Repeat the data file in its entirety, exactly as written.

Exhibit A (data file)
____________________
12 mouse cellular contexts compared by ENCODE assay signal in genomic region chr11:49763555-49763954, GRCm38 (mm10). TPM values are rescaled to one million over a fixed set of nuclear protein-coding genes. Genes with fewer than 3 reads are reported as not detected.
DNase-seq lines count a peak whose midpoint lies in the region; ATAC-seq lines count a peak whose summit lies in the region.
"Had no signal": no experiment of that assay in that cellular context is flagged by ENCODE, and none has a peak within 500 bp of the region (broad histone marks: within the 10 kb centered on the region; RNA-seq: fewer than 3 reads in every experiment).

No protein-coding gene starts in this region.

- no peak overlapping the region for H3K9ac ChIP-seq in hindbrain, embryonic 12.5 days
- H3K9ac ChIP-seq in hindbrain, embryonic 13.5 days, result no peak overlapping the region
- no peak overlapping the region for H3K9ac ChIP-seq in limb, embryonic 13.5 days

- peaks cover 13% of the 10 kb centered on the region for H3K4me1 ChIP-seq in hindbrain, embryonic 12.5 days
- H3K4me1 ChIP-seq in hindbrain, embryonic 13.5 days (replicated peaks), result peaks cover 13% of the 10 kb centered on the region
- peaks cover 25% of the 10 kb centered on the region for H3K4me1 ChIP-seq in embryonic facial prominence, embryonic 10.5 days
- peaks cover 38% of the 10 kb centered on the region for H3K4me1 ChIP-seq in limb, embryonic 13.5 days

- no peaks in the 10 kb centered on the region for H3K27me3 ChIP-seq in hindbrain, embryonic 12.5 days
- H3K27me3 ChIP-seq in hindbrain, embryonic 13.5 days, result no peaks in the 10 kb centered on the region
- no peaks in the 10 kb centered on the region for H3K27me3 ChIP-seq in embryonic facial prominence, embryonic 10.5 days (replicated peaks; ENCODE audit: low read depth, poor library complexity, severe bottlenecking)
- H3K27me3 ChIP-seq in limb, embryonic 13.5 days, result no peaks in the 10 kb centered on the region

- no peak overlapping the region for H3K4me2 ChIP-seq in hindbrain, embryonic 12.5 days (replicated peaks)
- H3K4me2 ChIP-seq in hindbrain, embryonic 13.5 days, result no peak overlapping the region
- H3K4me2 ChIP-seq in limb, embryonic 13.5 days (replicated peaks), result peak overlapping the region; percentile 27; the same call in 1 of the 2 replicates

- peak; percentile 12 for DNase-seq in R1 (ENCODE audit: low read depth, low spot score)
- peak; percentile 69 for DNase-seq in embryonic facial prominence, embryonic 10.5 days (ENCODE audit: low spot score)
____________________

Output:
12 mouse cellular contexts compared by ENCODE assay signal in genomic region chr11:49763555-49763954, GRCm38 (mm10). TPM values are rescaled to one million over a fixed set of nuclear protein-coding genes. Genes with fewer than 3 reads are reported as not detected.
DNase-seq lines count a peak whose midpoint lies in the region; ATAC-seq lines count a peak whose summit lies in the region.
"Had no signal": no experiment of that assay in that cellular context is flagged by ENCODE, and none has a peak within 500 bp of the region (broad histone marks: within the 10 kb centered on the region; RNA-seq: fewer than 3 reads in every experiment).

No protein-coding gene starts in this region.

- no peak overlapping the region for H3K9ac ChIP-seq in hindbrain, embryonic 12.5 days
- H3K9ac ChIP-seq in hindbrain, embryonic 13.5 days, result no peak overlapping the region
- no peak overlapping the region for H3K9ac ChIP-seq in limb, embryonic 13.5 days

- peaks cover 13% of the 10 kb centered on the region for H3K4me1 ChIP-seq in hindbrain, embryonic 12.5 days
- H3K4me1 ChIP-seq in hindbrain, embryonic 13.5 days (replicated peaks), result peaks cover 13% of the 10 kb centered on the region
- peaks cover 25% of the 10 kb centered on the region for H3K4me1 ChIP-seq in embryonic facial prominence, embryonic 10.5 days
- peaks cover 38% of the 10 kb centered on the region for H3K4me1 ChIP-seq in limb, embryonic 13.5 days

- no peaks in the 10 kb centered on the region for H3K27me3 ChIP-seq in hindbrain, embryonic 12.5 days
- H3K27me3 ChIP-seq in hindbrain, embryonic 13.5 days, result no peaks in the 10 kb centered on the region
- no peaks in the 10 kb centered on the region for H3K27me3 ChIP-seq in embryonic facial prominence, embryonic 10.5 days (replicated peaks; ENCODE audit: low read depth, poor library complexity, severe bottlenecking)
- H3K27me3 ChIP-seq in limb, embryonic 13.5 days, result no peaks in the 10 kb centered on the region

- no peak overlapping the region for H3K4me2 ChIP-seq in hindbrain, embryonic 12.5 days (replicated peaks)
- H3K4me2 ChIP-seq in hindbrain, embryonic 13.5 days, result no peak overlapping the region
- H3K4me2 ChIP-seq in limb, embryonic 13.5 days (replicated peaks), result peak overlapping the region; percentile 27; the same call in 1 of the 2 replicates

- peak; percentile 12 for DNase-seq in R1 (ENCODE audit: low read depth, low spot score)
- peak; percentile 69 for DNase-seq in embryonic facial prominence, embryonic 10.5 days (ENCODE audit: low spot score)